Posted in CBW, Photo challenge

CBW: Bicycle

200220 bicycle

click for details

There are 17 million people in the Netherlands. And 25 million bicycles…
This gentleman was riding his bike on a dike near the sea.

Check out the other entries at Cee’s Black & White Photo Challenge! 😀

Posted in CBW, Photo challenge

CB&W: Dutch Bike



Check out the other entries at Cee’s Black & White Photo Challenge



Posted in Six word stories

The Bicycle

My entry in the Six Word Story Challenge: Transport




~ click the photo for a larger image ~


Please take a look at the other Transport stories.

Posted in Photo, Photo challenge

Weekly Photo Challenge: Urban

Today we are challenged by Terence S. Jones of A Guy With a Camera to share a photo that means URBAN.

The idea behind urban photography is to photograph your city and the streets where you grew up as they are. Unlike the photoshopped pictures to which we are accustomed nowadays, urban photography presents a more direct, unaltered view of life. It is about documenting urban living space and how people adapt their environment to certain needs and vice versa. Urban photography shots provide cultural, social, economical, and ecological context all at once, and can capture social tension.

Seeing is the key here: focus on what you see, what objects you find—discarded belongings on the street, satellite dishes on a building, shoes on a wire—and what they suggest about the people living there.

And if there’s something I normally do not take pictures of, it is urban scenes – preferring nature photos. Still I found one:

~ click on the photo for a larger image ~

For me, this is an urban photo pure sang.


At the Daily Post you will find more Urban challenges.

Posted in Culture/History, Photo

Nine million bicycles… and more in the Netherlands

Dutch people cycle. They cycle to school, to the supermarket. They climb on a bike to go on holiday and go to work. Every household has at least one bicycle, mostly more.

The fact that our country is flat, might be a big reason for this mass transportation. There is a huge network of well maintained and well lit cycle paths. In fact they are so good that foreign car drivers often mistake them for normal roads!

Urban areas are frequently designed into residential areas, where bicycles and other slow traffic have priority over cars.

All these photos were taken in Breda this afternoon, in one district. Welcome to our street view 🙂

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Posted in Stories

ID on a broken bike

February 18th, 2010. What a day this turned out to be!

Any thoughts of going to work dissolved into thin air when I felt the cold on my skin this morning. Vman left early and I turned around, searching for his warm spot in bed. Nope, the uni would have to wait another day. Since nobody else is at our academy, I had already doubts if I would make it this week. Carnival in the south of the Netherlands.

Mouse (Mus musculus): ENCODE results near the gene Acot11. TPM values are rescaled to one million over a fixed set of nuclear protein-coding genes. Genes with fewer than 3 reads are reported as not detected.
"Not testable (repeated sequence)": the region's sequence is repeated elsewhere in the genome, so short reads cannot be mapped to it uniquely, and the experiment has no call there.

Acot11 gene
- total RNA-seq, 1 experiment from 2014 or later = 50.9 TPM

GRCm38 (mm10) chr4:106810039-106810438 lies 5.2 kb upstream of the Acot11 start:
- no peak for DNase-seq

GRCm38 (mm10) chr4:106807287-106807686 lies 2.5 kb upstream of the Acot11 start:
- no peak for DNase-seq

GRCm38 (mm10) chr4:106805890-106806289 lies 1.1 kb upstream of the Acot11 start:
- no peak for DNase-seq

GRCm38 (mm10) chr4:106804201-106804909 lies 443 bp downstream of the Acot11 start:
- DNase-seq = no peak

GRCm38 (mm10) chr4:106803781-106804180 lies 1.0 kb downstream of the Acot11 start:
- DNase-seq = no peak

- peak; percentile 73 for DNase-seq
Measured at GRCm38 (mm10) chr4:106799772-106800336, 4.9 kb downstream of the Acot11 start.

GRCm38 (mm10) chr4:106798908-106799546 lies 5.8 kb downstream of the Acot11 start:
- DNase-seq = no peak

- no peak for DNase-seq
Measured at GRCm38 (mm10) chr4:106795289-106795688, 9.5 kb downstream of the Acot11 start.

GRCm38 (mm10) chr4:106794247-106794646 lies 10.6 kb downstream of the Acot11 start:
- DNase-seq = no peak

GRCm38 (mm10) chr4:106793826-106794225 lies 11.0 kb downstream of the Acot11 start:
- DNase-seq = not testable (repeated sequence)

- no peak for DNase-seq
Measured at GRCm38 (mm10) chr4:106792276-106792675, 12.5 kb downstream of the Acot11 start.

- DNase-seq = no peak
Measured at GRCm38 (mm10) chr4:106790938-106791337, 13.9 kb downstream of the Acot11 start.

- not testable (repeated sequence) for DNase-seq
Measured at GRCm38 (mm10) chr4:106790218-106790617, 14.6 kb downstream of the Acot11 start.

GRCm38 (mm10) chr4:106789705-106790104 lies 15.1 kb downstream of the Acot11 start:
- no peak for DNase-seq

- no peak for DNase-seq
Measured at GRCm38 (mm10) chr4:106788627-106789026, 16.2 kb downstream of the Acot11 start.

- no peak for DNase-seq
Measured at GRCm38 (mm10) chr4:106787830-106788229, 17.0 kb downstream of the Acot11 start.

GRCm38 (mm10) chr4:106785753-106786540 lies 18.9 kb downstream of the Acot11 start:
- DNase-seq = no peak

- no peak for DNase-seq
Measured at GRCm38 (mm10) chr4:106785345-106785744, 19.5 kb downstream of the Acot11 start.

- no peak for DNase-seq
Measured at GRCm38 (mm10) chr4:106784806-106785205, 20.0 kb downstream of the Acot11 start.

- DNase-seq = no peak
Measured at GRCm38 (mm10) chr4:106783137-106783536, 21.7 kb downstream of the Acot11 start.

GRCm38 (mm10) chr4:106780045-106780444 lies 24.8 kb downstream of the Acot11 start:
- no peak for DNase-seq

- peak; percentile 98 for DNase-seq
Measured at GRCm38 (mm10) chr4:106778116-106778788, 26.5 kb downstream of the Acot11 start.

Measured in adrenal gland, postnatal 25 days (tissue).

Around noon I asked my eldest son to function as wake-up call for youngest one. Of course he obliged happily. Nothing more fun than teasing a younger brother. Whacking poor sleeping Sean over the head, he stamped upwards to the attic, leaving a slightly rumpled young man who was trying to open his eyes. A shower helped.

After his breakfast and my lunch we set out to first take Sean’s bike for repairs to the bicycle shop. It was better to say what still worked than what did not. Then we would order a new passport plus ID, after which Sean was due at the hairdresser’s. His wild manes reached halfway his nose. Plus I had fullfilled my earlier threat of making him a pony tail. Then he suddenly agreed to the hair cutting operation.

We were nearing the shop, when suddenly I thought of the paperwork needed for the new identification documents. We had taken the necessary snapshots, but totally forgot to take the papers and his old ID. Setback number one. Marching on we came upon a closed door: lunch break. Sean and me stared at each other and I let out a scream which made him chuckle. There we were with the non-working bike.

Alright, nothing is unsolvable. Just a quick stop at the postoffice to get money. Bzzz bzzz did the machine, but all seemed to be functioning normal. It seemed. The damn thing ate my card! I could see the edge and tried to pry it out but to no avail. Scream number two started to rise. Then the postoffice manager came out to see what the ruckus was about. With the words “Whatever you do, stay calm,” he disappeared back in. A small crowd was forming behind my back. After 5 minutes he came out with my card, hurrah.

From that point on things went smoother. We did some grocery shopping and decided on pizza. Plus cookies. Half an hour early we reached the hairdresser. And guess what, Sean could sit down immediately. I got some tea and read a magazine. It’s so nice hearing his 15-year old voice go down all the time, turning into a man’s voice. I kept far from the cutting business. He’s old enough to tell Daniëlle what he wants. Result: slightly shorter hair with wax, but still it was messy enough for him to like it.

On our way home we stopped at the bakery to buy bread and some rolls. Things went rather smoothly after all. Tomorrow morning it’s back to passport business for Sean.